by Mark Carnall, Collections Manager in the Life Collections
When giving tours of the invertebrate collections at the Museum, I don’t have much time to cover the considerable diversity of invertebrate animals. When it comes to molluscs (the group including snails, bivalves, squid, octopuses, chitons etc.), which perhaps most people aren’t too excited about, I try to inspire, enthuse and engage with this diverse group by pulling out some of the more weird and wonderful species from the group.
Xenophorids, or Carrier Shells, are up there on the list of weird and wonderful molluscs. Xenophoridae is a small family of around 30 species of marine snails that live on sandy and muddy sea floors in subtropical and tropical seas. So far so snail.
What makes them interesting is that these animals attach objects they encounter to the outside of their shells. The scientific and common name of the group is derived from this behaviour xenos and phoros from Greek translates to “foreign carriers” or “carrier shells”.
Carriers have been found with shells, shell fragments, pebbles, fossils, corals and even shark teeth attached. Predictably human detritus such as coins, bottlecaps and glass and metal fragments have also been found. In this way, they are one of nature’s collectors. Shells preserved in museum collections give us some direct evidence of habitats, environments and preferences of different individuals and species, from the objects affixed to them.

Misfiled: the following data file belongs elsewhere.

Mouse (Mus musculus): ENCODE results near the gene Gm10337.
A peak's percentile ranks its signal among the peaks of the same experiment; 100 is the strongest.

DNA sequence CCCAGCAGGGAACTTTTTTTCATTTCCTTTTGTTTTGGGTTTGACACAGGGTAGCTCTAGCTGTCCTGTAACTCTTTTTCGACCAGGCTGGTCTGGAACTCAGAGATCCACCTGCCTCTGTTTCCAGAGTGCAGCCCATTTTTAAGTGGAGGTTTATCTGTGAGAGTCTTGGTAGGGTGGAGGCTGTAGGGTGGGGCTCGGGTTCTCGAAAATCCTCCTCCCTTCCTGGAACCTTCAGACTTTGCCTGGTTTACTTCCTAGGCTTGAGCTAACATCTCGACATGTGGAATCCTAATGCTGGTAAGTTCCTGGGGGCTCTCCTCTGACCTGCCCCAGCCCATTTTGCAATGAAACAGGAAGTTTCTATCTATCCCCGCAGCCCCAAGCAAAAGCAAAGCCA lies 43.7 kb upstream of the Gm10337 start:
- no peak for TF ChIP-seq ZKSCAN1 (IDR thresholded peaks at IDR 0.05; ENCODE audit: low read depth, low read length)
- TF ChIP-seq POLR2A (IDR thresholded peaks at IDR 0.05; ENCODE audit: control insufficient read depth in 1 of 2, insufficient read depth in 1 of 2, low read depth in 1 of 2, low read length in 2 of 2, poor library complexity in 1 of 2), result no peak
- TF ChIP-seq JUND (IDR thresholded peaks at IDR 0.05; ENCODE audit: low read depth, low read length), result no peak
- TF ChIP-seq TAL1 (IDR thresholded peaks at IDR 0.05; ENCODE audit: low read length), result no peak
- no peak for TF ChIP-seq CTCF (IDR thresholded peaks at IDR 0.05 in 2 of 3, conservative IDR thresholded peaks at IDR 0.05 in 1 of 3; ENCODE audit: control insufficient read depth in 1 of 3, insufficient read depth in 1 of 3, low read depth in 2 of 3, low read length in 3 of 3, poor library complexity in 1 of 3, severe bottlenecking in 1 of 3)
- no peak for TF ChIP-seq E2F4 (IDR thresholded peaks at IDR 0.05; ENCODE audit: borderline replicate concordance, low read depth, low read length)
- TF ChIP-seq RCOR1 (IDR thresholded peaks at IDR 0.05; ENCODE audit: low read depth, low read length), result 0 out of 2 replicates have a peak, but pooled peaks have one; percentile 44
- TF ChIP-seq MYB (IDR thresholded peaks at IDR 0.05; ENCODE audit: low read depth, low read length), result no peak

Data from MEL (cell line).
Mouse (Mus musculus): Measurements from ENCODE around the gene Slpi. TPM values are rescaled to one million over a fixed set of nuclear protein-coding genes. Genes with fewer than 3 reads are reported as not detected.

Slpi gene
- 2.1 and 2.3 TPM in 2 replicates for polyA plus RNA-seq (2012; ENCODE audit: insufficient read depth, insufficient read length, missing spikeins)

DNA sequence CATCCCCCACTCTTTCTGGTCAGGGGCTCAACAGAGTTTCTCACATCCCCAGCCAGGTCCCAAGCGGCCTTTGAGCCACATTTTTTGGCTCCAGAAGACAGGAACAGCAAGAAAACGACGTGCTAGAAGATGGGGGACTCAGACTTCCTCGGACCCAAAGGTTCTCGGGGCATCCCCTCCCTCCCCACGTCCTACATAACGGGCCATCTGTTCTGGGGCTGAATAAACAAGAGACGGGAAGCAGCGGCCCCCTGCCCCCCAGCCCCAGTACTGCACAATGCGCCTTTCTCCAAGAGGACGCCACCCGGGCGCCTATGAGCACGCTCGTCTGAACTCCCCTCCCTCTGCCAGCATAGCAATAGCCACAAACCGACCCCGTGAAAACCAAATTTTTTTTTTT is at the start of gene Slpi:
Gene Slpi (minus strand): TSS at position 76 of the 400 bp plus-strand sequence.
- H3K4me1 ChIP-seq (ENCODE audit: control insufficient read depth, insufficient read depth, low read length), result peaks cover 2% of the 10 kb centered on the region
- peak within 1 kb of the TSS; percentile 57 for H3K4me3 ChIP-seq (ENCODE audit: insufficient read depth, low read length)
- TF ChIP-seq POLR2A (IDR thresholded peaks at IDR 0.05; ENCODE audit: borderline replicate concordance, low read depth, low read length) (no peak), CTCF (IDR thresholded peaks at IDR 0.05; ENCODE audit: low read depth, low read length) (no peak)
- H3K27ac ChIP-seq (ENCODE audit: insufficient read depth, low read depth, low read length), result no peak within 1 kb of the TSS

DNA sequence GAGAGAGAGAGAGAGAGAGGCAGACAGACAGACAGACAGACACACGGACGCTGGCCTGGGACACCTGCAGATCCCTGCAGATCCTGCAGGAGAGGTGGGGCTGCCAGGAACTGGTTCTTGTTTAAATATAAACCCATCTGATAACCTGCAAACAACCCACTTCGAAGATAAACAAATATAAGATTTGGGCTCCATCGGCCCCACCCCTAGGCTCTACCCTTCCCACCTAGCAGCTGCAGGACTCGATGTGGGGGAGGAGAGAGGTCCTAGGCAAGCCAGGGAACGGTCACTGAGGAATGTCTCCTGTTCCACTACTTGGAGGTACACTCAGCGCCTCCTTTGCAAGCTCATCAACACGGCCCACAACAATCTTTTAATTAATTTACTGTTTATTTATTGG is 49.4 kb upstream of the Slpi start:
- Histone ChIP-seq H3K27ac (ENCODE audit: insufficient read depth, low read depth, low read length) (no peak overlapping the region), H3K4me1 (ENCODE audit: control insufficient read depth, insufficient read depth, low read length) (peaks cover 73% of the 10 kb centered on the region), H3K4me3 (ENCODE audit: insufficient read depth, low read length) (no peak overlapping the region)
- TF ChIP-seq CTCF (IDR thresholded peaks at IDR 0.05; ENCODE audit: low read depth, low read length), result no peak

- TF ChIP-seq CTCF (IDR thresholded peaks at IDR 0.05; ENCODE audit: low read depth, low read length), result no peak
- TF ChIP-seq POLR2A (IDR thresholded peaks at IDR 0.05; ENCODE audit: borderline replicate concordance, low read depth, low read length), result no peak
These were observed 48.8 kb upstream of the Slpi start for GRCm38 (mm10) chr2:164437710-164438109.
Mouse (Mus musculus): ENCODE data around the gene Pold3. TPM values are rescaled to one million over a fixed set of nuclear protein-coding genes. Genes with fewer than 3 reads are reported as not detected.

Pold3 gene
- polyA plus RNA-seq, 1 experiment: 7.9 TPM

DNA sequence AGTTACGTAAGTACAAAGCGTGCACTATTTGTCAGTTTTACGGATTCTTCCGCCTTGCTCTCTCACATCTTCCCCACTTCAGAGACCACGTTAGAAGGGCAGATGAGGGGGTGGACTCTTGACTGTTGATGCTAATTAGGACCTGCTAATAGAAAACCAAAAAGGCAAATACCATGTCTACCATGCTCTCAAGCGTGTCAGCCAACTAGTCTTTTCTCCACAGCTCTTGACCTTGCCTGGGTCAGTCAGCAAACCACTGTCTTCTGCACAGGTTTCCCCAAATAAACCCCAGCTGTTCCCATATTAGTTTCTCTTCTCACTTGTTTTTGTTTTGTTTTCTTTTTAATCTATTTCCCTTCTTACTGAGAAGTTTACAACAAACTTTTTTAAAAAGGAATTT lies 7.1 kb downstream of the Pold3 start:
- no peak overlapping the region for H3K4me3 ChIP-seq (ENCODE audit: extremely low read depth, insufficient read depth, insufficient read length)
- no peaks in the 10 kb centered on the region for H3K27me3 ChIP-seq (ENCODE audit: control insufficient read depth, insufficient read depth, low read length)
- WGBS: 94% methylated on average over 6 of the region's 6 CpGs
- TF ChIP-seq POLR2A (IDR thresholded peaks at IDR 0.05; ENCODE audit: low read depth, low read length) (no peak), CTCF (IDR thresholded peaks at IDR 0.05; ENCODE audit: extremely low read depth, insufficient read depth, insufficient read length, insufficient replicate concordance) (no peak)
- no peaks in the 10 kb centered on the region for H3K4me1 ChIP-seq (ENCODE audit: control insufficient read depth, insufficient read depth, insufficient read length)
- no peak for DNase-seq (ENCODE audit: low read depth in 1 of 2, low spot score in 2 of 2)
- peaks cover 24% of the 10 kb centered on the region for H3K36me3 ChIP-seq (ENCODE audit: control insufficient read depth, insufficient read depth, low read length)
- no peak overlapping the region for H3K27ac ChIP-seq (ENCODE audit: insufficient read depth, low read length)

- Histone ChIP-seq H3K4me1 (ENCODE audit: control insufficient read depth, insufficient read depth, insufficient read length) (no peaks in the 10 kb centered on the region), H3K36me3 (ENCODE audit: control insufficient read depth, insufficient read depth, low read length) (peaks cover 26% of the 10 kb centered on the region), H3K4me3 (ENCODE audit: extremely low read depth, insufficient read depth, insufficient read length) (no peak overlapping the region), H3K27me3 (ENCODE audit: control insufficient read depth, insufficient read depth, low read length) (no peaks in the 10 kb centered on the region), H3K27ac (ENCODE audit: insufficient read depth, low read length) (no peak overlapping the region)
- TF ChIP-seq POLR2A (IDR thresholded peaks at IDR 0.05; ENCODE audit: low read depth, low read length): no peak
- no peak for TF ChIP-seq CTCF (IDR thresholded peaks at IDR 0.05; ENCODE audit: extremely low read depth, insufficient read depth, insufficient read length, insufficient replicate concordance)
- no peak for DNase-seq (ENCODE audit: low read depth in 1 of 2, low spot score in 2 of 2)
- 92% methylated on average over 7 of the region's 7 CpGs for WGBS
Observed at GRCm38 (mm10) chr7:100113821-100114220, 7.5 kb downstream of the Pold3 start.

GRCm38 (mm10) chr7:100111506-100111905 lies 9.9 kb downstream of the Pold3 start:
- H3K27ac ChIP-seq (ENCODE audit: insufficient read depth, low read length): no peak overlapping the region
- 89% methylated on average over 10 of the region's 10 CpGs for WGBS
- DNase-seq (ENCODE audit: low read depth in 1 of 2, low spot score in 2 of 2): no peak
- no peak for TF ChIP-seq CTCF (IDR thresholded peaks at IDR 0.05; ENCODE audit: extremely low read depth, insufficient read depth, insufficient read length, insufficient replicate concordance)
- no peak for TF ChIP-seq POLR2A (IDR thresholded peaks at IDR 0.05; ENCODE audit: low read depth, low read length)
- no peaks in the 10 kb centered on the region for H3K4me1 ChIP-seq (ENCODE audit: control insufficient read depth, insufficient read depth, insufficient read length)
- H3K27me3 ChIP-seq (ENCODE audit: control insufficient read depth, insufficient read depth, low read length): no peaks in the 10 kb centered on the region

The mechanisms and evolution of this behaviour are still not well understood and few of the described species have been studied in depth. In species where the process of attachment has been observed, objects are painstakingly manoeuvred to an attachment site by the tentacles, proboscis and foot, the shell surface is then cleaned and the object cemented in place. Generally, objects are deliberately cemented to follow the lines of the shell maintaining an overall cone-shaped shell.
There are a number of competing or complementary explanations for why carrier shells attach objects to themselves. This behaviour in molluscs is not unique to Xenophorids, a number of fossils species are known, and some living species in other groups attach things to their shells, but not to the same extent as found in this group.
Perhaps most obviously, this behaviour has been suggested as a form of camouflaging, breaking up the outline of the shell against a sandy sea floor. In some species, long objects attached to the outer whorl of the shell raise it up like stilts, and it’s been suggested that this help to break up a continuous scent trail.
Other suggestions to explain this behaviour include; added armour; predator deterrent; prevention of shells being flipped over and damage to core tissues from shell-borers. It may even increase the surface area in contact with substrate, preventing it from sinking into soft sands or muds.
Xenophorids aren’t the only animals to ‘collect’ objects from their surroundings. Some of the better known examples are; Bower Birds, which discriminatively collect coloured objects to decorate their bowers; a number of insect larvae and marine worms, which incorporate objects into cases, shells and tubes, and Hermit Crabs, famed for collecting shells in which to live.